New Delhi: Long-haul logistics start-ups like Rivigo and Truckola are installing FASTags on their fleet to enable automatic online payments at toll plazas, after the government’s move to demonetise high-value currency affected cash transactions and crippled movement at border check posts.
FASTags are radio frequency identification tags—issued by banks and affixed on a vehicle’s windscreen—that enable automatic online payments at toll plazas. They are linked to a prepaid bank accounts from which the applicable toll amount is deducted. This allows swifter passage through a dedicated FASTage lane and does away with long queues.
Post demonetisation, truckers faced acute congestion at toll booths due to shortage of cash. This impacted the business as companies, in some cases, could not meet their delivery timelines.
To contain the impact, trucking companies moved to FASTags. The tags cost Rs1,000 apiece, of which Rs200 is the security amount and the rest is the toll balance.
“The biggest headache was handling of cash at toll plazas and there was always the issue of change which was hard to get. So that got sorted completely. Secondly, a lot of time was spent in withdrawing the cash and running around the ATMs and then distributing it to the drivers. Now it is done centrally as one person can recharge all the tags within minutes and it saves a lot of manual effort,” said Vinay Dhanani, head of network operations at Rivigo.
Gurgaon-based Rivigo, which owns a fleet of 1,300 trucks, was earlier testing FASTags on 50 trucks, but since 8 November the company has moved over 90% of its fleet to the new technology, said Dhanani. Rivigo offers cargo delivery solutions for inter-city shipments.
Besides, FASTags offer 10% cash-back on every transaction at the tolls, said Raghav Himatsingka, founder of Truckola, a Mumbai-based start-up that aggregates trucks on its platform. “Toll is quite a prominent component of running the trucks and this makes it a good enough incentive for using RFID tags.”
About 60-65% of its 10,000 truck vendors have since moved to FASTags, said Himatsingka.
While it helps avoid cash transactions altogether, FASTags also improve operational efficiency and prevent leakages, said Navneet Agarwal, a director at Agarwal Packers and Movers. The company has FASTags installed on all of its 1,000 trucks.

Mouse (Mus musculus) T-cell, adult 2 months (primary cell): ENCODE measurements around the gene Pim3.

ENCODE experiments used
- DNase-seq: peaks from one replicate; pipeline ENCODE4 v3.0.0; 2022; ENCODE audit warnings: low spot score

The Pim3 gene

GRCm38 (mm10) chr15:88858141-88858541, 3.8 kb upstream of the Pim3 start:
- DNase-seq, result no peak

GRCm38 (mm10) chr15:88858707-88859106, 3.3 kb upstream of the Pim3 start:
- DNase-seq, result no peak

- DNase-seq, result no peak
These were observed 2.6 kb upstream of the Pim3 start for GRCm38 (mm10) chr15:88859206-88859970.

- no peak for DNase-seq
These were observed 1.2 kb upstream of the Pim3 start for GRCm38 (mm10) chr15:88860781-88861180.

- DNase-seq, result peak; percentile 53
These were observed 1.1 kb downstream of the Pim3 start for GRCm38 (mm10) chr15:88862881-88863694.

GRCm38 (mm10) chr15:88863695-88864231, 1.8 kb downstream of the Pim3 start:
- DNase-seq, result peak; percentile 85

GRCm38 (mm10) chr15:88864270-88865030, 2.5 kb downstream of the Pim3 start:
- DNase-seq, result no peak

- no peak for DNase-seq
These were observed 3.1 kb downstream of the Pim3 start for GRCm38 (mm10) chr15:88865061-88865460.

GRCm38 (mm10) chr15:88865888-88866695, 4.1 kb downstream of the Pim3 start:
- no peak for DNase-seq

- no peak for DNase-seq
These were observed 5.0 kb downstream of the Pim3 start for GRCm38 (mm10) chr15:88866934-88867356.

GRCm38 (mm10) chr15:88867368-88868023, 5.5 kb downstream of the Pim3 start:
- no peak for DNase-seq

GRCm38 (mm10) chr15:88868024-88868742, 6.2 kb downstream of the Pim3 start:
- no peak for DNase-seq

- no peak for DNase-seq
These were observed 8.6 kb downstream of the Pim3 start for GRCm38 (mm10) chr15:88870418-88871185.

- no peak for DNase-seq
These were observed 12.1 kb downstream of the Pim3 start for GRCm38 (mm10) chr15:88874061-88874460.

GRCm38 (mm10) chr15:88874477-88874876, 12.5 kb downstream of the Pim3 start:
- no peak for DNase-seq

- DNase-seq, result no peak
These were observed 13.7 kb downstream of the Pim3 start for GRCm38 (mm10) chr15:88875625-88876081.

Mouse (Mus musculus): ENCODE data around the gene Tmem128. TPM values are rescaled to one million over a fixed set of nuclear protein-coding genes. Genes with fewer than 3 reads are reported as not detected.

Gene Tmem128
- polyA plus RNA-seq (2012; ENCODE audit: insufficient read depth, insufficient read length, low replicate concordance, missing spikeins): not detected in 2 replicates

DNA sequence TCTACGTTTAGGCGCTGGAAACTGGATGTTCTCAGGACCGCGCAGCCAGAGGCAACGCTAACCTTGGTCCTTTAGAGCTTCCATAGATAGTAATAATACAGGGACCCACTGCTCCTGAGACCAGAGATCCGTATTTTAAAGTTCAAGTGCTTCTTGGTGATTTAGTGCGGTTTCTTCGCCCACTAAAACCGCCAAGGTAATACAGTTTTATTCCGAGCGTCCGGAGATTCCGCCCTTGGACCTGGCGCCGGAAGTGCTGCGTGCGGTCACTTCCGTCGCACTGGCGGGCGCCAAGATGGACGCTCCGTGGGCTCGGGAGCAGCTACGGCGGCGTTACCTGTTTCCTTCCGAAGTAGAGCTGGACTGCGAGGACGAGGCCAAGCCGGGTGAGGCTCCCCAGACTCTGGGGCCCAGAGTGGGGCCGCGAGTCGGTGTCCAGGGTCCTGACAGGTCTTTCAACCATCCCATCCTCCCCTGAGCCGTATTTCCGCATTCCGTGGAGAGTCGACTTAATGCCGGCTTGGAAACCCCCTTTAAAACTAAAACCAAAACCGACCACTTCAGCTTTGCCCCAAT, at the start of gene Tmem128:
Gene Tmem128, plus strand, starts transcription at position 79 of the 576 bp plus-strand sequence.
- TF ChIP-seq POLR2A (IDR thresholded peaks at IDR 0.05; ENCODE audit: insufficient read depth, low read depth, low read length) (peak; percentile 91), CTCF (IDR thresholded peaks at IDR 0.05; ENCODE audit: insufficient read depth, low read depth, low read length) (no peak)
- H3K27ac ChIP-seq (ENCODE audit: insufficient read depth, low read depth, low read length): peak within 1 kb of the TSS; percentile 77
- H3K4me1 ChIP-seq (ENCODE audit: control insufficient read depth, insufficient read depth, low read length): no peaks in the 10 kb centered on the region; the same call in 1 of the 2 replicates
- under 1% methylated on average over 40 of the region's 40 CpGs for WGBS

“It helps us track whether the trucks are actually going from the highway and not skipping the toll through some shortcut. Secondly, drivers were paid in cash earlier and ran the risk of getting robbed. Now they carry minimum cash for food,” said Agarwal.
There are three institutions that power FASTags: a set of banks (issuer banks) that issue the tags; another set of banks (acquirer banks) which, in collaboration with National Highways Authority of India (NHAI), manage the payments infrastructure at toll plazas; and National Payments Corp. of India which acts as a clearing house.
From December last year, the government allowed four banks—ICICI Bank, State Bank of India, IDFC Bank and Axis Bank—as against only ICICI Bank earlier to issue FASTags, which somewhat accelerated their adoption process, said Ravi Palekar, chief executive officer of Indian Highways Management Co. Ltd, an agency carved out of NHAI to implement the Electronic Toll Collection project. However, the biggest driving force was demonetisation, he said.
According to data shared by NHAI, 100,960 FASTags alone were issued in December out of 212,195 issued till date from April 2016, when it was launched as a pilot project. The figure includes all types of vehicles, both commercial and private.
Palekar added that the implementing agencies installed FASTag readers in most of the remaining toll plazas in the later part of 2016. “Now 346 national highway toll plazas out of 358 have electronic toll collection capability and at places where we don’t have full-fledged equipments we use hand-held devices to process the payments,” he said.